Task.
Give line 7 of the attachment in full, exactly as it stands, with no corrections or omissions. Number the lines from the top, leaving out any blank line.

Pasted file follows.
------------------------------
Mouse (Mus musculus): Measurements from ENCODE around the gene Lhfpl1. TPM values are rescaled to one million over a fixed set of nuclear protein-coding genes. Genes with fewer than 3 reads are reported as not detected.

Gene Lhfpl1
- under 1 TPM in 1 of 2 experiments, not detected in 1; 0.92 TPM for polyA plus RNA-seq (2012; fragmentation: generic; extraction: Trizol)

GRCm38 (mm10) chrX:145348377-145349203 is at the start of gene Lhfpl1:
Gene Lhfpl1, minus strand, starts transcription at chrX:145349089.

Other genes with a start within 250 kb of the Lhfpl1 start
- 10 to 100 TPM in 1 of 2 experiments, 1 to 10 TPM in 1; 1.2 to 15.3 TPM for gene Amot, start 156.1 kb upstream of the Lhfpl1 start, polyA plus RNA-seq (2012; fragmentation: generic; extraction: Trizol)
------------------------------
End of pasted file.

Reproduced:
- 10 to 100 TPM in 1 of 2 experiments, 1 to 10 TPM in 1; 1.2 to 15.3 TPM for gene Amot, start 156.1 kb upstream of the Lhfpl1 start, polyA plus RNA-seq (2012; fragmentation: generic; extraction: Trizol)